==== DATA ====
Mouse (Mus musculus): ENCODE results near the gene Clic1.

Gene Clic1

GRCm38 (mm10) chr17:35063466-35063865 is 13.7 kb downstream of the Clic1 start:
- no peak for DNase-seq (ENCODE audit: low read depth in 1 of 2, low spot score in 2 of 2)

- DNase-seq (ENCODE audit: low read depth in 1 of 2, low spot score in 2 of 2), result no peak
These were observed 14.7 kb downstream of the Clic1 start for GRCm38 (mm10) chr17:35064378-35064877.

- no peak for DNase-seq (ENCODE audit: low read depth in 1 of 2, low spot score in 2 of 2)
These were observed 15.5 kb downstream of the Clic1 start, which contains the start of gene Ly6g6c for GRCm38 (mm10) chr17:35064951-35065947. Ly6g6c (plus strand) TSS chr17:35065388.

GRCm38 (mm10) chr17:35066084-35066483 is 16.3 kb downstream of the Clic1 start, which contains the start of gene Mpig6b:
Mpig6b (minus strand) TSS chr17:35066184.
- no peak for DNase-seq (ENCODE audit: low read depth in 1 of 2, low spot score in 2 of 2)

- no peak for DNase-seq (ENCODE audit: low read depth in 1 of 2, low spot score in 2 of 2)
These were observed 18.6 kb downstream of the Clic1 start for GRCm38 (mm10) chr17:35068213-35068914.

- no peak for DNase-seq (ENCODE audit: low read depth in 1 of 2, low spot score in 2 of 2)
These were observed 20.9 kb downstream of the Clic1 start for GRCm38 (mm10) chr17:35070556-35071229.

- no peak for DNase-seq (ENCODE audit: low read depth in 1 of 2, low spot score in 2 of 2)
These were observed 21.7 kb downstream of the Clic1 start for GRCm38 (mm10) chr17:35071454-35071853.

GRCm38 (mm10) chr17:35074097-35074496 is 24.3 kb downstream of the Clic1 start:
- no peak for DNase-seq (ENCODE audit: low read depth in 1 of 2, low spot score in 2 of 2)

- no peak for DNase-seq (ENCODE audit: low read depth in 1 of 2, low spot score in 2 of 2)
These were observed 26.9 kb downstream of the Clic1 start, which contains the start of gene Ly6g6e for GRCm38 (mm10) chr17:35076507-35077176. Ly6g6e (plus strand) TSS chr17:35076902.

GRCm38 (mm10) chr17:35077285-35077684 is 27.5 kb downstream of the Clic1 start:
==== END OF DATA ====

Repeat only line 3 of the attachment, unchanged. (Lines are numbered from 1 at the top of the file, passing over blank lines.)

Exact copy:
GRCm38 (mm10) chr17:35063466-35063865 is 13.7 kb downstream of the Clic1 start: